This is the summer of The Chase. An episode in the morning, another in the afternoon, a Celebrity Chase most evenings – for the last couple of months it has been possible to plan your day around appointments with The Beast, The Governess, The Dark Destroyer and the rest of the UK's top quizzers.
It's been amazing, but it can't possibly last. This golden summer of The Chase is a sure sign that the show's popularity has reached its peak. Soon, a new quiz show will emerge to take its place. It's the natural order of things – remember it was only a few years ago we couldn't get enough Who Wants to be a Millionaire? and the inferior Millionaire Hot Seat.
For all we know, the next show to capture the public imagination and render The Chase obsolete could already be in production. Just please don't let it be The Wall.
Originating in the US, where it was created by basketball superstar Lebron James (among others), The Wall has already spread to over 20 different countries since 2016. Its universal appeal seems to be that it offers potentially huge prize money while requiring very little skill and strategy. It's a show so simplistic it makes Tipping Point seem like Mastermind.
The Australian version of The Wall premiered on TVNZ 1 last night. The inaugural contestants were Chrissy and Dez, "a hard-working chippy from Queensland" and his community-minded wife who has set up a playgroup for children with additional needs. One of their own kids has cerebral palsy, and they needed $100,000 to get him a life-changing operation.
To win that money they had to conquer the titular wall – a four-storey high digital pegboard so expensive it was cheaper to fly everyone to the set in Poland than to build a new one in Australia (true story: The Wall Australia was filmed in Warsaw).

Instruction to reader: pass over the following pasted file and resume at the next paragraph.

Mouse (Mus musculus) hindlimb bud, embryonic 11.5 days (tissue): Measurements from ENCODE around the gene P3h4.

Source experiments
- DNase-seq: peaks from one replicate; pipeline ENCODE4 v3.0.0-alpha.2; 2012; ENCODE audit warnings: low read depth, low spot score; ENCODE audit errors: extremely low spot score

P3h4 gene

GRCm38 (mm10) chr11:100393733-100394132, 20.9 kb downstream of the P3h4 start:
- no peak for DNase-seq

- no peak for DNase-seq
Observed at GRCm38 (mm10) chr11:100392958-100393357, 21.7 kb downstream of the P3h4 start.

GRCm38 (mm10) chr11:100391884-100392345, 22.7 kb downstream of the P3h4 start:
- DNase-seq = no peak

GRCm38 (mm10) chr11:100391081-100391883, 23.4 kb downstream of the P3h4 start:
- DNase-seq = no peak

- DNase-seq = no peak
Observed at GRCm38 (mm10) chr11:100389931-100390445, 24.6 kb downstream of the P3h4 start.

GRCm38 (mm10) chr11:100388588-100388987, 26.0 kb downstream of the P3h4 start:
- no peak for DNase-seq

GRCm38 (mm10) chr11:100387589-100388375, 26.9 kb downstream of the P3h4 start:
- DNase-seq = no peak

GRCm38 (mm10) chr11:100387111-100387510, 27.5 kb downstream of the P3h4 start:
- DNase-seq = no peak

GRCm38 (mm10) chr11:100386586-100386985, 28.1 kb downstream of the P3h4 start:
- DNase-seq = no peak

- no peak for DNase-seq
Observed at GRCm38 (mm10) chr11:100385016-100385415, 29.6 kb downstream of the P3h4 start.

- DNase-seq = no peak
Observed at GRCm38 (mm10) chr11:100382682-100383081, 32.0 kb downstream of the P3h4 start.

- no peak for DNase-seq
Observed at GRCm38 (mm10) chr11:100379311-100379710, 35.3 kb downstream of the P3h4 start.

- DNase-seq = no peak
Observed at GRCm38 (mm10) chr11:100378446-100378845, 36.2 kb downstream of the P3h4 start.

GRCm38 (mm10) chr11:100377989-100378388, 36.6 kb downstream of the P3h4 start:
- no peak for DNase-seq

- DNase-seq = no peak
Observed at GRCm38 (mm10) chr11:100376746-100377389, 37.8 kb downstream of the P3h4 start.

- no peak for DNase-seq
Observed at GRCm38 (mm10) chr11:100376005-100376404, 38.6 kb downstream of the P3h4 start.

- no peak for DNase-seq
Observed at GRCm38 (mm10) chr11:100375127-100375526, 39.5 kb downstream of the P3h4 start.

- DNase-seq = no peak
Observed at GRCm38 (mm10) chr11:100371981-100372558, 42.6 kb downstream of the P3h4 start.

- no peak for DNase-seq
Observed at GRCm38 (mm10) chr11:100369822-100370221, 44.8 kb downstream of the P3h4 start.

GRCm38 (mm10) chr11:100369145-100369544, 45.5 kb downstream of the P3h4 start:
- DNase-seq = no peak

The first round is called 'Free Fall'. The host, former Home and Away actor Axle Whitehead, asked the couple a question (sample: "Who is the eldest child of Charles and Diana?") while three balls bounced down the wall. Two of the balls landed in $1 slots while the third landed in the lucrative $10,000 slot. Since Dez and Chrissy answered correctly, the balls lit up green and they suddenly had $10,002 to their name. Any questions answered incorrectly would see the balls light up red and the amount deducted from their total.
From Round 2 onwards the couple were split up – Dez went into 'isolation' while Chrissy kept doing the wall. It was now up to Dez to answer the remaining questions (all six of them – the total number of questions in the hour-long episode was about as many as you'd find in one cashbuilder round of The Chase) and explain his thought process for each answer in excruciating detail.
For ages, the show was just Chrissy and Axle watching balls bounce down the wall. There were red balls, there were green balls. One of the green balls landed in a $1 million slot. Chrissy screamed. One of the red balls landed in the $1 million slot. Chrissy screamed.
"The wall gives and the wall takes away," said Axle, several times during the episode. His other one was "All money is good money." He made Bradley from The Chase sound like Stephen Fry.
After all the balls, including various double-ups and triple-ups, Chrissy and Dez had $700,000 on the board – at one point it had been as high as $2 million. The twist was that Dez, in isolation, was none the wiser about any of this. He just had to choose whether to sign a contract guaranteeing the couple $240,000, or tear it up and take whatever was on the board. For all he knew it could have been nothing, or it could have been as much as $12 million.
The whole show builds toward this one moment of blind luck: would Dez tear up a cheque for $240,000, or sign away his family's newly-won millions? Would they ever forgive him – would he ever forgive himself – if he chose the wrong one?
The hard-working chippy from Queensland signed for the guaranteed $240,000, more than enough to get his kid that operation. "The Wall is created for one reason, and that is to change lives," Axle said triumphantly. A nice idea, but there has to be a better way of doing it than this weirdly heartless money scramble.